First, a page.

//
you're reading...
Uncategorized

The Urban Plantation


Starting at about the 29 minute mark of this interview on Louder with Crowder, Dinesh D’Souza makes the argument that today’s inner cities are similar to the plantations of the eighteenth and nineteenth centuries in five important ways.  Compare D’Souza’s comments with the map from USA Today and the Associated Press, below, depicting the results of the 2004 Presidential election. 


D’Souza  (29:00): Neither, you know, neither party is involved in racism in the old sense.  And so for example a good metaphor of this would be the Klan. The Klan today is essentially defunct.  There’s no real effective organization called the Klan.  I mean the Klan used to have two to five million members.  They could march tens of thousands of people down fifth avenue in the twenties, burning crosses and shouting racist slogans.  That Klan does not exist.  But I would argue, I was actually reading a book by the historian Kenneth Stampp, and it’s on the old slave plantation.  It’s called The Peculiar Institution. And he describes the five features of the slave plantation.  I think this is really interesting because all the five features he mentions are present today.  But they’re present on the urban plantations that the democrats are running in the inner cities.  And so Kenneth Stampp says number one on the typical old slave plantation you have ramshackle dwellings.  Houses but they’re in disarray.  Second you have the family structure is all broken down, a lot if illegitimacy, whose kids are whose, you don’t really know, that’s the nature of slavery.  Third, a lot of the violence that’s necessary to hold the, to keep the place together because slavery is based on coercion, you have to force people, you have to whip them, beat them, etc.  Fourth, everybody has a minimum provision.  You get food, you get health care, but nobody gets ahead.  Nobody gets a good education.  No ladders of opportunity.  Nihilism, hopelessness, and despair.  So you take all these elements and ask, “How’s it really different today in inner city Oakland, or Detroit, or Chicago?  I think the main difference is that in the old days the Democrats who ran those slave plantations too, wanted to steal people’s labor.  They wanted labor, and they wanted labor for free.  Now what they want is votes.  They want votes, and they don’t care about these people. And that’s why they remain in misery and the Democrats are perfectly happy to keep ‘em there as long as they keep voting eighty to ninety percent for the party that’s running the plantation.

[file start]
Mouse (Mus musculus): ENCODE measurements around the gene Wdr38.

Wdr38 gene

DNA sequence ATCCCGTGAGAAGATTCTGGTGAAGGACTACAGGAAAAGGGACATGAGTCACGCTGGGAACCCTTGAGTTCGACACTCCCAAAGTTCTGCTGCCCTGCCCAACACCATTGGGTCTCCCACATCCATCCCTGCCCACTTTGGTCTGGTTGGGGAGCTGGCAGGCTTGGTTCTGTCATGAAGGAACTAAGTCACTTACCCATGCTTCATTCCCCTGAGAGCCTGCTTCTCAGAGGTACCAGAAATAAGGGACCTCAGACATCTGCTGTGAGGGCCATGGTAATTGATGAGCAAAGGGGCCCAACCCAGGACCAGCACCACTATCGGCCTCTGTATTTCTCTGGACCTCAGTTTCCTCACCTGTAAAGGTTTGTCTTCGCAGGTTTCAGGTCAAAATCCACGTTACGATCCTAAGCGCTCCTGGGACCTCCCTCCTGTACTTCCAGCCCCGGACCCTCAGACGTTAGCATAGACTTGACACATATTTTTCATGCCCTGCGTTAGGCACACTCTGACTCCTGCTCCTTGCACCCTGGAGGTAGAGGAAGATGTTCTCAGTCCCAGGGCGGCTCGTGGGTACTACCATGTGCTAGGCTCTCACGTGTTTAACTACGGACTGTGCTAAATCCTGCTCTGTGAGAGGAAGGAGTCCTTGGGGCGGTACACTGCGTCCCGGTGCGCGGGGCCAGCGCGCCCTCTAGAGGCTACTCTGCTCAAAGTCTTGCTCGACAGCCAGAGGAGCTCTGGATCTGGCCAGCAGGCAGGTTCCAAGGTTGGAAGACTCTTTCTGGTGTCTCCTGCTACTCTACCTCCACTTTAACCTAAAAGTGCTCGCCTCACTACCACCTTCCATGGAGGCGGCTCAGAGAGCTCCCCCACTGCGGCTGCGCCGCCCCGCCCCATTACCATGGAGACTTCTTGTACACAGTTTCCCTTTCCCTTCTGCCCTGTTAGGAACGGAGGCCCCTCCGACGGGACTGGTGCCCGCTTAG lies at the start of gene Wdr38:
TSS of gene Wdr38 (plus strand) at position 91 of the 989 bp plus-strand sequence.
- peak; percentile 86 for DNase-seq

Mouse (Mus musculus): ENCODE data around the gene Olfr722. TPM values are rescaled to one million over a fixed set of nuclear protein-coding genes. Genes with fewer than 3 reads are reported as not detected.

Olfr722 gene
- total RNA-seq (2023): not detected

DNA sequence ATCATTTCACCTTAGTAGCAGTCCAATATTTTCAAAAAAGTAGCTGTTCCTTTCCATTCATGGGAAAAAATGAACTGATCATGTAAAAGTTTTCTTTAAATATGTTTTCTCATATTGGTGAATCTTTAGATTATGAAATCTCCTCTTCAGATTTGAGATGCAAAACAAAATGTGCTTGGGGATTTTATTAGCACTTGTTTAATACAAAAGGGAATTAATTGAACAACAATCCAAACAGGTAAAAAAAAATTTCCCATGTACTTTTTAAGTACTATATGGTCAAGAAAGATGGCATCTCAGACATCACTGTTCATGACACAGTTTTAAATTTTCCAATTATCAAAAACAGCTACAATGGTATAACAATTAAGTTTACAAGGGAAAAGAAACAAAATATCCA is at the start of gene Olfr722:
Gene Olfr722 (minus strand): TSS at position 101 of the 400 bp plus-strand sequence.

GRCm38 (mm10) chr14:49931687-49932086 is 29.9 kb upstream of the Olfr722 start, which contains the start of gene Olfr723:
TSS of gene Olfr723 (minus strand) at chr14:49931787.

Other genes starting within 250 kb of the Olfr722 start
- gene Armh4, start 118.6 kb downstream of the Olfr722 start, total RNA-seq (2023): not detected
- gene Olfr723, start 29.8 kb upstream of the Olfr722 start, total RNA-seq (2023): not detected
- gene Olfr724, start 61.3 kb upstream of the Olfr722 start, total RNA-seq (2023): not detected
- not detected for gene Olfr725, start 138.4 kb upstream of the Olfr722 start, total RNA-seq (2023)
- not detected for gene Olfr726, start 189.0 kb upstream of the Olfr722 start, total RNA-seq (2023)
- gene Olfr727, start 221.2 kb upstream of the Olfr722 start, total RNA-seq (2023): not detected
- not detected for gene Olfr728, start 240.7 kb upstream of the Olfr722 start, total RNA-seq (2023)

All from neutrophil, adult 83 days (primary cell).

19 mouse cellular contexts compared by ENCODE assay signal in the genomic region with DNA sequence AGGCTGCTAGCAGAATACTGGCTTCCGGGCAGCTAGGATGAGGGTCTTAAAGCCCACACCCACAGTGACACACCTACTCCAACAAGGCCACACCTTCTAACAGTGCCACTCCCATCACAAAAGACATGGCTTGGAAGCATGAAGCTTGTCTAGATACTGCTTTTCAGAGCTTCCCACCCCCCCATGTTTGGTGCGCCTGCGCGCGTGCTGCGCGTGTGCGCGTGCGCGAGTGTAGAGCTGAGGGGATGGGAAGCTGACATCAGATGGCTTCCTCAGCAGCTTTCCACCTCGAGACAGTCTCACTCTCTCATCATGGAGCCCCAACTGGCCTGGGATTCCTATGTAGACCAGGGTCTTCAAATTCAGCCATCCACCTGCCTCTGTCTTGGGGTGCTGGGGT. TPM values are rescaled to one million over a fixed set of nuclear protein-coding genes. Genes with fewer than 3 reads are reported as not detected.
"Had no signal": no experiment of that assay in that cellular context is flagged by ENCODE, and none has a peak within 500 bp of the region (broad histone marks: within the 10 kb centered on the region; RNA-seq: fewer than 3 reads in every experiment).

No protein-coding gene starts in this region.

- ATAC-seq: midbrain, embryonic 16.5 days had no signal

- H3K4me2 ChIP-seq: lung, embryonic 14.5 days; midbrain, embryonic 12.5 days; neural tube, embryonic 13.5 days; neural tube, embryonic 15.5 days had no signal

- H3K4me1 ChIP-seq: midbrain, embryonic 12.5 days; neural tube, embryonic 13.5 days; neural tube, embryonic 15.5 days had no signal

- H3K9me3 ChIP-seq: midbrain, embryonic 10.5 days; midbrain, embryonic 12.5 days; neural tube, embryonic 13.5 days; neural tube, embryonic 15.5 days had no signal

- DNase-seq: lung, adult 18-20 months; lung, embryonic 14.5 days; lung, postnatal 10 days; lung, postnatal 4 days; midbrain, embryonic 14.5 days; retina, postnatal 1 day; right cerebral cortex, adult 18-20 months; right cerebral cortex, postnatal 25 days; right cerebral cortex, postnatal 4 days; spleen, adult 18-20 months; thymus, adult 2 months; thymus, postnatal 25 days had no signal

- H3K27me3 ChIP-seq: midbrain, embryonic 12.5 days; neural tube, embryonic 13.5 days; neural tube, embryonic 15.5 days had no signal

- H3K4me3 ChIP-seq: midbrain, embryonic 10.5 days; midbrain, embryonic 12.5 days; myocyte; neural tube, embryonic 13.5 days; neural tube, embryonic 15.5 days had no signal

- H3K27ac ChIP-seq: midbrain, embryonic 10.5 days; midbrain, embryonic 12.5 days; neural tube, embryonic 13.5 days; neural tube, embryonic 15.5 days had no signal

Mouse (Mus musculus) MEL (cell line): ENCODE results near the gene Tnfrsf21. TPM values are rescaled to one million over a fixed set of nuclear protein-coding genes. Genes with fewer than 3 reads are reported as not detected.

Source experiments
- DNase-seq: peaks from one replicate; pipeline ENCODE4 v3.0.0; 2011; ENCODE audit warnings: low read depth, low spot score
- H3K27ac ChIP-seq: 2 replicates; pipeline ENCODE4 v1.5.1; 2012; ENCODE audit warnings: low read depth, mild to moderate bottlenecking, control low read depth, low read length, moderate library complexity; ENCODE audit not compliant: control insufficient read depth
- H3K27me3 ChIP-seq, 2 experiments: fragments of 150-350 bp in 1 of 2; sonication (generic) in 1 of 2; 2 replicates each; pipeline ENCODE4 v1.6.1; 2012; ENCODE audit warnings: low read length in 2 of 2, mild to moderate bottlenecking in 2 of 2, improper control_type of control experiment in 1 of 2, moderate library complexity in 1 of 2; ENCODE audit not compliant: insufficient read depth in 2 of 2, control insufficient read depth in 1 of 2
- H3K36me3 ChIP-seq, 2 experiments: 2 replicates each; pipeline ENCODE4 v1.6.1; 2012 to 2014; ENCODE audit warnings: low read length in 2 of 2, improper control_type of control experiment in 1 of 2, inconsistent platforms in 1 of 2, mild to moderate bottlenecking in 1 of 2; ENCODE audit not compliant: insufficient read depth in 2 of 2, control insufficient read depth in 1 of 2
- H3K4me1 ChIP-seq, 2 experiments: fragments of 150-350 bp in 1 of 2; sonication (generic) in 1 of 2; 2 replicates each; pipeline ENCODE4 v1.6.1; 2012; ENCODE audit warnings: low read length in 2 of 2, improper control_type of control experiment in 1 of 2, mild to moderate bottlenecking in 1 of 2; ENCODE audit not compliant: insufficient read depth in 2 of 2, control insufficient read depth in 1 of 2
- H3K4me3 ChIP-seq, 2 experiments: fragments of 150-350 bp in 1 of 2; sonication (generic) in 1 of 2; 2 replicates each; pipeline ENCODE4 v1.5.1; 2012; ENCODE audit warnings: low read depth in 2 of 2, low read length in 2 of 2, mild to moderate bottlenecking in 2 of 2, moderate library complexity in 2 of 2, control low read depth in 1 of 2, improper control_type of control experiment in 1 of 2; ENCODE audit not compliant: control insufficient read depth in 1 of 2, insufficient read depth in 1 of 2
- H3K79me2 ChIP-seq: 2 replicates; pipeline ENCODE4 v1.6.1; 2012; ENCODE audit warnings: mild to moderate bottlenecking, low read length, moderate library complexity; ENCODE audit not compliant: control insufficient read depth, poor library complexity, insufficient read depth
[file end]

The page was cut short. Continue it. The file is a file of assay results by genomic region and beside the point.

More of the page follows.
In this graphic each electoral district won by each candidate in the 2004 Presidential election is shown as a column.  The red map shows the districts Bush won.  The blue map shows the districts Kerry won.  The height of each column shows the margin of victory. The blue map seems to corroborate D’Souza’s description of the urban plantation.   

Where Did Their Votes Come From?

The following image of the 2012 Presidential election from Princeton University tells the same story.  It seems that if not for the virtually guaranteed votes from the inhabitants trapped in the urban plantations the Democrats have practically no hope of winning a presidential election. 

 image

Discussion

No comments yet.

Leave a Reply

Fill in your details below or click an icon to log in:

WordPress.com Logo

You are commenting using your WordPress.com account. Log Out / Change )

Twitter picture

You are commenting using your Twitter account. Log Out / Change )

Facebook photo

You are commenting using your Facebook account. Log Out / Change )

Google+ photo

You are commenting using your Google+ account. Log Out / Change )

Connecting to %s

I Support Viewpoint Diversity

www.heterodoxacademy.org

A politically diverse group of social scientists, natural scientists, humanists, and other scholars who want to improve our academic disciplines and universities. We share a concern about a growing problem: the loss or lack of “viewpoint diversity.” When nearly everyone in a field shares the same political orientation, certain ideas become orthodoxy, dissent is discouraged, and errors can go unchallenged.

An Interpretation of Jonathan Haidt’s Moral Foundations Theory

This sidebar lists a series of posts which together make up an essay relating Moral Foundations Theory to today's politics, and even a little history, as viewed through The Independent Whig's six-foundation moral lens.

Categories

Venn Diagram of Liberal and Conservative Traits and Moral Foundations and

Venn Diagram of Liberal and Conservative Traits and Moral Foundations

%d bloggers like this: